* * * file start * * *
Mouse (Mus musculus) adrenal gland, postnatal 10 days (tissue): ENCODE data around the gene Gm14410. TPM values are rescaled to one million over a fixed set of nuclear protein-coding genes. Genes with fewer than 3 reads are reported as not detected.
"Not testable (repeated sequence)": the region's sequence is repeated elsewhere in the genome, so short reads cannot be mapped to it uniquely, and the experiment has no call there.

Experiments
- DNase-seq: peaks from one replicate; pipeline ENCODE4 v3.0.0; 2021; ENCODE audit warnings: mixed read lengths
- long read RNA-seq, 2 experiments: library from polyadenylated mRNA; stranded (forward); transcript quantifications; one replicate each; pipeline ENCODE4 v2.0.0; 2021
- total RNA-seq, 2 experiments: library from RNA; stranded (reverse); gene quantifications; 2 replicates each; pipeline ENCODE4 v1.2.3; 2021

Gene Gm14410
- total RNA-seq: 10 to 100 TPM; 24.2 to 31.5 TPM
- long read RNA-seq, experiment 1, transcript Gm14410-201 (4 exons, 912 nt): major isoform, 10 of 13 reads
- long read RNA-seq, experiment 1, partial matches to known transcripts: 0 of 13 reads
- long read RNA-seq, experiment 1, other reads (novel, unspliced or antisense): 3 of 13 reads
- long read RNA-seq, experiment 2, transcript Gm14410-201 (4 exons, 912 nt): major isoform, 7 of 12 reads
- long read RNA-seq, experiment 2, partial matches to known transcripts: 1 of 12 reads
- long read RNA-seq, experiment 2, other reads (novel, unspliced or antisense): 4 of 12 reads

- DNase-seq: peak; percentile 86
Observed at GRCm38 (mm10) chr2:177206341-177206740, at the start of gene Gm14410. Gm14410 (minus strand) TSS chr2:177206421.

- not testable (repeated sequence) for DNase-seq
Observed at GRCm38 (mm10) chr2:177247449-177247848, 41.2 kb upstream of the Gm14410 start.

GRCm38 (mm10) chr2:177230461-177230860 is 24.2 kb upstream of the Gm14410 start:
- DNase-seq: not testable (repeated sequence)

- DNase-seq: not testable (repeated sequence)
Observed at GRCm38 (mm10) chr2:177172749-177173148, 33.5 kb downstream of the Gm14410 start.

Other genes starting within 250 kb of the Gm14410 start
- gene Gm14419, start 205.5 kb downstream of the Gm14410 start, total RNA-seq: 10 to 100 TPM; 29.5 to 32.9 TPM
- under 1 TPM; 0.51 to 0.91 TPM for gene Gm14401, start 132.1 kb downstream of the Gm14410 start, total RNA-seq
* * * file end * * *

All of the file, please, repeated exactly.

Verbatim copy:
Mouse (Mus musculus) adrenal gland, postnatal 10 days (tissue): ENCODE data around the gene Gm14410. TPM values are rescaled to one million over a fixed set of nuclear protein-coding genes. Genes with fewer than 3 reads are reported as not detected.
"Not testable (repeated sequence)": the region's sequence is repeated elsewhere in the genome, so short reads cannot be mapped to it uniquely, and the experiment has no call there.

Experiments
- DNase-seq: peaks from one replicate; pipeline ENCODE4 v3.0.0; 2021; ENCODE audit warnings: mixed read lengths
- long read RNA-seq, 2 experiments: library from polyadenylated mRNA; stranded (forward); transcript quantifications; one replicate each; pipeline ENCODE4 v2.0.0; 2021
- total RNA-seq, 2 experiments: library from RNA; stranded (reverse); gene quantifications; 2 replicates each; pipeline ENCODE4 v1.2.3; 2021

Gene Gm14410
- total RNA-seq: 10 to 100 TPM; 24.2 to 31.5 TPM
- long read RNA-seq, experiment 1, transcript Gm14410-201 (4 exons, 912 nt): major isoform, 10 of 13 reads
- long read RNA-seq, experiment 1, partial matches to known transcripts: 0 of 13 reads
- long read RNA-seq, experiment 1, other reads (novel, unspliced or antisense): 3 of 13 reads
- long read RNA-seq, experiment 2, transcript Gm14410-201 (4 exons, 912 nt): major isoform, 7 of 12 reads
- long read RNA-seq, experiment 2, partial matches to known transcripts: 1 of 12 reads
- long read RNA-seq, experiment 2, other reads (novel, unspliced or antisense): 4 of 12 reads

- DNase-seq: peak; percentile 86
Observed at GRCm38 (mm10) chr2:177206341-177206740, at the start of gene Gm14410. Gm14410 (minus strand) TSS chr2:177206421.

- not testable (repeated sequence) for DNase-seq
Observed at GRCm38 (mm10) chr2:177247449-177247848, 41.2 kb upstream of the Gm14410 start.

GRCm38 (mm10) chr2:177230461-177230860 is 24.2 kb upstream of the Gm14410 start:
- DNase-seq: not testable (repeated sequence)

- DNase-seq: not testable (repeated sequence)
Observed at GRCm38 (mm10) chr2:177172749-177173148, 33.5 kb downstream of the Gm14410 start.

Other genes starting within 250 kb of the Gm14410 start
- gene Gm14419, start 205.5 kb downstream of the Gm14410 start, total RNA-seq: 10 to 100 TPM; 29.5 to 32.9 TPM
- under 1 TPM; 0.51 to 0.91 TPM for gene Gm14401, start 132.1 kb downstream of the Gm14410 start, total RNA-seq